EU membership in Scotland’s best interest – Nicola Sturgeon

Scottish National party leader and Scotland's first minister Nicola Sturgeon © Paul Hackett
Scottish First Minister Nicola Sturgeon has set off on a “wholehearted” campaign to remain in the EU, dismissing criticism there is any contradiction in being pro-Scottish independence and pro-EU.

Speaking to a crowd of 700 on Monday, Sturgeon said: “For more than 40 years, membership of the European Union has been good for the prosperity and well-being of individuals, families and communities across the country.” 

Sturgeon reiterated there was “a real chance” that a ‘No’ vote could trigger a second Scottish independence referendum.

She warned Prime Minister David Cameron against leading a “miserable, negative, fear-based” campaign, and urged ‘In’ campaigners to instead make a “positive, constructive case.”

Her speech comes after a government report warned that a vote to the leave the European Union could plunge the UK into a “decade of uncertainty.”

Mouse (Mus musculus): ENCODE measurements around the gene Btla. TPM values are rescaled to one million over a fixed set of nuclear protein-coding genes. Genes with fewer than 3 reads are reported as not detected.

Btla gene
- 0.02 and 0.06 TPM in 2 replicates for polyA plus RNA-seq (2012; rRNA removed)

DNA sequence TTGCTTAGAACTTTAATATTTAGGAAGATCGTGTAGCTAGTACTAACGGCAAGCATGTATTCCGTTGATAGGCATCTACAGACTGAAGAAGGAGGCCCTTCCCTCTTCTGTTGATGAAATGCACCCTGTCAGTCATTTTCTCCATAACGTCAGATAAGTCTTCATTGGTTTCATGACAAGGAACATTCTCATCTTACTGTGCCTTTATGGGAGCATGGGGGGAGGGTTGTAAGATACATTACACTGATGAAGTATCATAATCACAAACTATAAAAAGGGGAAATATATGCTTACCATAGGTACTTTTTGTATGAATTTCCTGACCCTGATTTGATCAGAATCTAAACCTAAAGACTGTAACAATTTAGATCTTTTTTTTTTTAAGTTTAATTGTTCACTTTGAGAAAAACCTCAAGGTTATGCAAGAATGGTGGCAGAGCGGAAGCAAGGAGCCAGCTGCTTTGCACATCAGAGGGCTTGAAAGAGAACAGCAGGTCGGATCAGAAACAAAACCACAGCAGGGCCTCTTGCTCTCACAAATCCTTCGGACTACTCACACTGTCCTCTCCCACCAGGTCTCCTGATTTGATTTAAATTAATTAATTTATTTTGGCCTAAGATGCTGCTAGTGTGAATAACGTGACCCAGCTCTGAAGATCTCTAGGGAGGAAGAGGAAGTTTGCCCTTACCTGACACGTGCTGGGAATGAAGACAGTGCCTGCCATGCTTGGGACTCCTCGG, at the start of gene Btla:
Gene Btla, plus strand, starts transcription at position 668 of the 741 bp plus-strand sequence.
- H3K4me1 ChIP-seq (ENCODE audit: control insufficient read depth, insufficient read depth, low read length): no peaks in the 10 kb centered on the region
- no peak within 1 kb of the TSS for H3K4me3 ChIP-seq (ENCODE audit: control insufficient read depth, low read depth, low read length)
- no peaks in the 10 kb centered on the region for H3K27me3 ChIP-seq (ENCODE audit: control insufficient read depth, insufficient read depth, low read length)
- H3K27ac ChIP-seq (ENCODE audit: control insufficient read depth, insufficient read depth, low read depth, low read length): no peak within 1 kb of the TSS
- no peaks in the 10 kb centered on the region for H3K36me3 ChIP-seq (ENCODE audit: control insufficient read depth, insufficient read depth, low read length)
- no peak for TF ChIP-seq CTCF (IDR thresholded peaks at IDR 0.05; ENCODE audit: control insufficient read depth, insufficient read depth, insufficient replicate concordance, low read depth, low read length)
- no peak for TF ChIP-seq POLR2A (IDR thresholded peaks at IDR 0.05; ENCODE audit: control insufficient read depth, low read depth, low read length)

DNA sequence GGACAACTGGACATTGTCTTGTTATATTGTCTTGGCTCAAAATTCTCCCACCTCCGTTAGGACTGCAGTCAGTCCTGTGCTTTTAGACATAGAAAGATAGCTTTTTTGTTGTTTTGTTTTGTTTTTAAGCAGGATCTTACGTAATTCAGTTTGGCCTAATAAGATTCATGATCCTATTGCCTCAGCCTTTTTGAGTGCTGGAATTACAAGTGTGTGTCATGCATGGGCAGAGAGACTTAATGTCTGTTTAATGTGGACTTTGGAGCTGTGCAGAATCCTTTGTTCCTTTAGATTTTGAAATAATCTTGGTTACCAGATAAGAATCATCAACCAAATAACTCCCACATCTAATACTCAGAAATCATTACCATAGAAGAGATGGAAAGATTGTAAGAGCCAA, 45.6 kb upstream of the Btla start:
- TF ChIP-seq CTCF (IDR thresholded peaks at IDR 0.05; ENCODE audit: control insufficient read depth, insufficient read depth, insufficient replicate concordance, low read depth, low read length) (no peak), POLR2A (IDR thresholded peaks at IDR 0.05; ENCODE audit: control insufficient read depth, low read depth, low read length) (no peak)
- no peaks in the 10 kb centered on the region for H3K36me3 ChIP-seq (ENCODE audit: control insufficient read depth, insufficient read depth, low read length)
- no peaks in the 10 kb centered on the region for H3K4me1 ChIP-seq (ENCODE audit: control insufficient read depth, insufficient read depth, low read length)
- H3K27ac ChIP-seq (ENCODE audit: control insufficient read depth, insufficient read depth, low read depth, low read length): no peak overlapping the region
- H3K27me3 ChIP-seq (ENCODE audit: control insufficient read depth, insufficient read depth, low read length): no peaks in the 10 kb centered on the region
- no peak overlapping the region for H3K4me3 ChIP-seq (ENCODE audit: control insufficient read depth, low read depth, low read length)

The Cabinet Office review suggested that car manufacturing, financial services, farming and the lives of millions of Britons living in Europe would be made harder by a Brexit.

The report, seen first by the Guardian on Monday, also warned that the two-year exit timeline outlined by Euroskeptics vastly underestimated the amount of time of it would take to leave the EU.

“A vote to leave the EU would be the start, not the end, of a process. It could lead to up to a decade or more of uncertainty,” it said.

Leading ‘Out’ supporters however have dismissed the report as scaremongering, with London Mayor Boris Johnson saying ‘In’ campaigners are engaging in “project fear.”

“These threats are so wildly exaggerated as to be nonsense,” Johnson wrote in his weekly column for the Telegraph.

“I am ever more convinced that the real risk is to sit back and do nothing, to remain inertly and complacently in an unreformed EU that is hell-bent on a federal project over which we have no control.”

Euroskeptic Commons leader Chris Grayling echoed Johnson’s comments, saying there is “no evidence” to back the report.

“Why on earth would we think it would take quite as long as the Second World War to be able to sort out our trading relationships with Europe and elsewhere?” he told the BBC.

International business leaders have meanwhile cautioned against a Brexit. Chinese billionaire Wang Jianlin, who owns Britain’s Sunseeker yachts and the firm behind the One Nine Elms development in Battersea, said Chinese investors may move elsewhere if Britons vote to leave.

Qantas CEO Alan Choice told the Financial Times it would be in Britain’s economic interest to stay in the bloc.